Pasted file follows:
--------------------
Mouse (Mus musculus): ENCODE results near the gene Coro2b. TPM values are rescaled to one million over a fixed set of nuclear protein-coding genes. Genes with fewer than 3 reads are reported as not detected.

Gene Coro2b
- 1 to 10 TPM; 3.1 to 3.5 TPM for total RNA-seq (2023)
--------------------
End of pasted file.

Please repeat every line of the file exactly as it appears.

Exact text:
Mouse (Mus musculus): ENCODE results near the gene Coro2b. TPM values are rescaled to one million over a fixed set of nuclear protein-coding genes. Genes with fewer than 3 reads are reported as not detected.

Gene Coro2b
- 1 to 10 TPM; 3.1 to 3.5 TPM for total RNA-seq (2023)